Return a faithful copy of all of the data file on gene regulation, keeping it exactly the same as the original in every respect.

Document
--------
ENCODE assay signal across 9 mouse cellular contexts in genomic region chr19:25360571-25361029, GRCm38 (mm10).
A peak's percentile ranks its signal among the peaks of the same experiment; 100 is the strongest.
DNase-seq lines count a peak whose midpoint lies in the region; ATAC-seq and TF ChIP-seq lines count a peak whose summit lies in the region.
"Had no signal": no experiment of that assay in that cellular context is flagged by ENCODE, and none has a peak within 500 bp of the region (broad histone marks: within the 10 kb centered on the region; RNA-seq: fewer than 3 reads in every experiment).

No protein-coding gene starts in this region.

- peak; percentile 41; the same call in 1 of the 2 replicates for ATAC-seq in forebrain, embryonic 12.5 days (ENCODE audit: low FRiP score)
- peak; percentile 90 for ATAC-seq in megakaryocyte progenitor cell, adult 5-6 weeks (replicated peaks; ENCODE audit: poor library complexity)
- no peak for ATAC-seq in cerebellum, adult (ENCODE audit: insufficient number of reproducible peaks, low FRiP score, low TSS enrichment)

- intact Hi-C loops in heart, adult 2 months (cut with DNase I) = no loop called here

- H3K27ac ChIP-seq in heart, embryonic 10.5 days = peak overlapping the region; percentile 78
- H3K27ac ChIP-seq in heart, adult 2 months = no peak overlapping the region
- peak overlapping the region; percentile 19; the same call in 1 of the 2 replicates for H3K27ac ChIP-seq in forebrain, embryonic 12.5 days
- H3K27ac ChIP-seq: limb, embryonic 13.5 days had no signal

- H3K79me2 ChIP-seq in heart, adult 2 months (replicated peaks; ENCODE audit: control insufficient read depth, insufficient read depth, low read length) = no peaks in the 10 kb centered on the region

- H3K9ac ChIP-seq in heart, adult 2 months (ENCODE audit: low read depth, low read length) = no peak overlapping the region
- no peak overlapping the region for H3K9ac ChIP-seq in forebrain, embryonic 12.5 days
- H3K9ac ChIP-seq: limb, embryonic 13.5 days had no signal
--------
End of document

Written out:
ENCODE assay signal across 9 mouse cellular contexts in genomic region chr19:25360571-25361029, GRCm38 (mm10).
A peak's percentile ranks its signal among the peaks of the same experiment; 100 is the strongest.
DNase-seq lines count a peak whose midpoint lies in the region; ATAC-seq and TF ChIP-seq lines count a peak whose summit lies in the region.
"Had no signal": no experiment of that assay in that cellular context is flagged by ENCODE, and none has a peak within 500 bp of the region (broad histone marks: within the 10 kb centered on the region; RNA-seq: fewer than 3 reads in every experiment).

No protein-coding gene starts in this region.

- peak; percentile 41; the same call in 1 of the 2 replicates for ATAC-seq in forebrain, embryonic 12.5 days (ENCODE audit: low FRiP score)
- peak; percentile 90 for ATAC-seq in megakaryocyte progenitor cell, adult 5-6 weeks (replicated peaks; ENCODE audit: poor library complexity)
- no peak for ATAC-seq in cerebellum, adult (ENCODE audit: insufficient number of reproducible peaks, low FRiP score, low TSS enrichment)

- intact Hi-C loops in heart, adult 2 months (cut with DNase I) = no loop called here

- H3K27ac ChIP-seq in heart, embryonic 10.5 days = peak overlapping the region; percentile 78
- H3K27ac ChIP-seq in heart, adult 2 months = no peak overlapping the region
- peak overlapping the region; percentile 19; the same call in 1 of the 2 replicates for H3K27ac ChIP-seq in forebrain, embryonic 12.5 days
- H3K27ac ChIP-seq: limb, embryonic 13.5 days had no signal

- H3K79me2 ChIP-seq in heart, adult 2 months (replicated peaks; ENCODE audit: control insufficient read depth, insufficient read depth, low read length) = no peaks in the 10 kb centered on the region

- H3K9ac ChIP-seq in heart, adult 2 months (ENCODE audit: low read depth, low read length) = no peak overlapping the region
- no peak overlapping the region for H3K9ac ChIP-seq in forebrain, embryonic 12.5 days
- H3K9ac ChIP-seq: limb, embryonic 13.5 days had no signal